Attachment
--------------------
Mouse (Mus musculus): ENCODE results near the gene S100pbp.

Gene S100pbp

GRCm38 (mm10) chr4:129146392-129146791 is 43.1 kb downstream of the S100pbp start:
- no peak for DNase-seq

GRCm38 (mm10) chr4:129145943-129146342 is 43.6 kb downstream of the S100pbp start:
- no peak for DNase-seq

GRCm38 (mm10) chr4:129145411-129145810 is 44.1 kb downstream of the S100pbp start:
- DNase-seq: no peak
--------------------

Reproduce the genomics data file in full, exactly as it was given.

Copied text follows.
Mouse (Mus musculus): ENCODE results near the gene S100pbp.

Gene S100pbp

GRCm38 (mm10) chr4:129146392-129146791 is 43.1 kb downstream of the S100pbp start:
- no peak for DNase-seq

GRCm38 (mm10) chr4:129145943-129146342 is 43.6 kb downstream of the S100pbp start:
- no peak for DNase-seq

GRCm38 (mm10) chr4:129145411-129145810 is 44.1 kb downstream of the S100pbp start:
- DNase-seq: no peak